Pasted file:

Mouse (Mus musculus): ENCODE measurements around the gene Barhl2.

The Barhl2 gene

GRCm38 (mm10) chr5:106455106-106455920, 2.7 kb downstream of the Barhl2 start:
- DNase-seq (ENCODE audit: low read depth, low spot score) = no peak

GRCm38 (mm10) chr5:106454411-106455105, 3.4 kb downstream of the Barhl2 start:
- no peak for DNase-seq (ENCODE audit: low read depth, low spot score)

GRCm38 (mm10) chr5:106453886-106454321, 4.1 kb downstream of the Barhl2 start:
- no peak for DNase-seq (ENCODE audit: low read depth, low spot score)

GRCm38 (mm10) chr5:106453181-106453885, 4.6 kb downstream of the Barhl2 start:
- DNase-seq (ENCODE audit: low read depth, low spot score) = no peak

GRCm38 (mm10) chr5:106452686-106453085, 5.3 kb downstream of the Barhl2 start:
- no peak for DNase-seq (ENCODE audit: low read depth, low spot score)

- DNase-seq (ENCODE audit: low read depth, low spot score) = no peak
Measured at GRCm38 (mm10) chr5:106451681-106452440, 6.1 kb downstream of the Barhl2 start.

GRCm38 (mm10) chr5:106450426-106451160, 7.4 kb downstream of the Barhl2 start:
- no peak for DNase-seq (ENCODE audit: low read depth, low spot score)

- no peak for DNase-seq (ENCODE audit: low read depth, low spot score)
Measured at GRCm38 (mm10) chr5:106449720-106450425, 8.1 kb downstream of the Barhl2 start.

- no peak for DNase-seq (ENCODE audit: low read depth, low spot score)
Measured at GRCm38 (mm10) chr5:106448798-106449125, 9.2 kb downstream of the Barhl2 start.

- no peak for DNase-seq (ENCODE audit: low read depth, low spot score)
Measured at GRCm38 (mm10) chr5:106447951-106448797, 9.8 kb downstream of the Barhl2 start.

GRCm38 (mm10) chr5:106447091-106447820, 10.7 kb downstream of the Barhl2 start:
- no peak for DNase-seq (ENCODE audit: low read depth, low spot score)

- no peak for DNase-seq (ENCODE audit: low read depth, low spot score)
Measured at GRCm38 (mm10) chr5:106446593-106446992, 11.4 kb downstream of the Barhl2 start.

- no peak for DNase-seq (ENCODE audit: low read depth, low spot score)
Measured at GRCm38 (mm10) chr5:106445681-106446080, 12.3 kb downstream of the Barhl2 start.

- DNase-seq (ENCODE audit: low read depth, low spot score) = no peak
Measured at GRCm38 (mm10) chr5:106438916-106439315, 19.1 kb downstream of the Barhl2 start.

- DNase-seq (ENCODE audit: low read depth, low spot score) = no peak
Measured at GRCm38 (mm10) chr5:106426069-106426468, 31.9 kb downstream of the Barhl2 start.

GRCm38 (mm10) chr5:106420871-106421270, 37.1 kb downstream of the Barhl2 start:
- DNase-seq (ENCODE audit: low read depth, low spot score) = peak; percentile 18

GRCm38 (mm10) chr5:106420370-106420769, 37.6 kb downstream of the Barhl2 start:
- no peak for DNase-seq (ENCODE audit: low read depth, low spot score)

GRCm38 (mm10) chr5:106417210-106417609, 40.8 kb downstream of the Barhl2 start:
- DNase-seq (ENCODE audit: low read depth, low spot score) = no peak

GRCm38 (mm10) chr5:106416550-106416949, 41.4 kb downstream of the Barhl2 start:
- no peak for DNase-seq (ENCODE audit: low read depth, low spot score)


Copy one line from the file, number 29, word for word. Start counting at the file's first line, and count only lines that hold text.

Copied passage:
- DNase-seq (ENCODE audit: low read depth, low spot score) = no peak